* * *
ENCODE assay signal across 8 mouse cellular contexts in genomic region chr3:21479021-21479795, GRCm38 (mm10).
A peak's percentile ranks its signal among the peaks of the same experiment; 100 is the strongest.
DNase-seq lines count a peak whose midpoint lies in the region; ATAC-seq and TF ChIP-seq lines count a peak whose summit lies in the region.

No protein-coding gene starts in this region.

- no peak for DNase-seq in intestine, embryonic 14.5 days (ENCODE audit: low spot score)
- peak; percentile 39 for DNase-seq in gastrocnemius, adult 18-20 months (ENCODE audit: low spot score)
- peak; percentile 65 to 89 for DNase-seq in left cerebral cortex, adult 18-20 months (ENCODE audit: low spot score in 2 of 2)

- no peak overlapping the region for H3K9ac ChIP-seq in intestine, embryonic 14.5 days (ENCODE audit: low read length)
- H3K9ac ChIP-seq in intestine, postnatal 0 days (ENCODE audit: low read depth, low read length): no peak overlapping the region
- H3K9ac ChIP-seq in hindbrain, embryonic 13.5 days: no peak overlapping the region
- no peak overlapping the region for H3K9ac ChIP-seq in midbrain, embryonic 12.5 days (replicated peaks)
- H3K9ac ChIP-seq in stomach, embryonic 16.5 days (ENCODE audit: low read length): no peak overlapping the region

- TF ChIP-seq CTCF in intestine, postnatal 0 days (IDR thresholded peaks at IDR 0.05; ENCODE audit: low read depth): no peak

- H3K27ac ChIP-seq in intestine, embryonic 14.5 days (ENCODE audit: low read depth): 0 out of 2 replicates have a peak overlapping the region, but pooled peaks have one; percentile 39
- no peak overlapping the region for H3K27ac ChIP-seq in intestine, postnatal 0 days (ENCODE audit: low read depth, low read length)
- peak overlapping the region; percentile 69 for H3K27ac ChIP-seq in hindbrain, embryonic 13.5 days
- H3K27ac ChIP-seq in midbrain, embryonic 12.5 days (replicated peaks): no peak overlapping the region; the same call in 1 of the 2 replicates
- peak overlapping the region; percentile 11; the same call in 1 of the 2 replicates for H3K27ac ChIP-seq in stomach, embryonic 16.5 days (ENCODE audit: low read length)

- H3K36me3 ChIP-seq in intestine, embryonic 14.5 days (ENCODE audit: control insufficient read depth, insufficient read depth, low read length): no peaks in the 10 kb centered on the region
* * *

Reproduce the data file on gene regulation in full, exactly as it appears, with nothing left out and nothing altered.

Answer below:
ENCODE assay signal across 8 mouse cellular contexts in genomic region chr3:21479021-21479795, GRCm38 (mm10).
A peak's percentile ranks its signal among the peaks of the same experiment; 100 is the strongest.
DNase-seq lines count a peak whose midpoint lies in the region; ATAC-seq and TF ChIP-seq lines count a peak whose summit lies in the region.

No protein-coding gene starts in this region.

- no peak for DNase-seq in intestine, embryonic 14.5 days (ENCODE audit: low spot score)
- peak; percentile 39 for DNase-seq in gastrocnemius, adult 18-20 months (ENCODE audit: low spot score)
- peak; percentile 65 to 89 for DNase-seq in left cerebral cortex, adult 18-20 months (ENCODE audit: low spot score in 2 of 2)

- no peak overlapping the region for H3K9ac ChIP-seq in intestine, embryonic 14.5 days (ENCODE audit: low read length)
- H3K9ac ChIP-seq in intestine, postnatal 0 days (ENCODE audit: low read depth, low read length): no peak overlapping the region
- H3K9ac ChIP-seq in hindbrain, embryonic 13.5 days: no peak overlapping the region
- no peak overlapping the region for H3K9ac ChIP-seq in midbrain, embryonic 12.5 days (replicated peaks)
- H3K9ac ChIP-seq in stomach, embryonic 16.5 days (ENCODE audit: low read length): no peak overlapping the region

- TF ChIP-seq CTCF in intestine, postnatal 0 days (IDR thresholded peaks at IDR 0.05; ENCODE audit: low read depth): no peak

- H3K27ac ChIP-seq in intestine, embryonic 14.5 days (ENCODE audit: low read depth): 0 out of 2 replicates have a peak overlapping the region, but pooled peaks have one; percentile 39
- no peak overlapping the region for H3K27ac ChIP-seq in intestine, postnatal 0 days (ENCODE audit: low read depth, low read length)
- peak overlapping the region; percentile 69 for H3K27ac ChIP-seq in hindbrain, embryonic 13.5 days
- H3K27ac ChIP-seq in midbrain, embryonic 12.5 days (replicated peaks): no peak overlapping the region; the same call in 1 of the 2 replicates
- peak overlapping the region; percentile 11; the same call in 1 of the 2 replicates for H3K27ac ChIP-seq in stomach, embryonic 16.5 days (ENCODE audit: low read length)

- H3K36me3 ChIP-seq in intestine, embryonic 14.5 days (ENCODE audit: control insufficient read depth, insufficient read depth, low read length): no peaks in the 10 kb centered on the region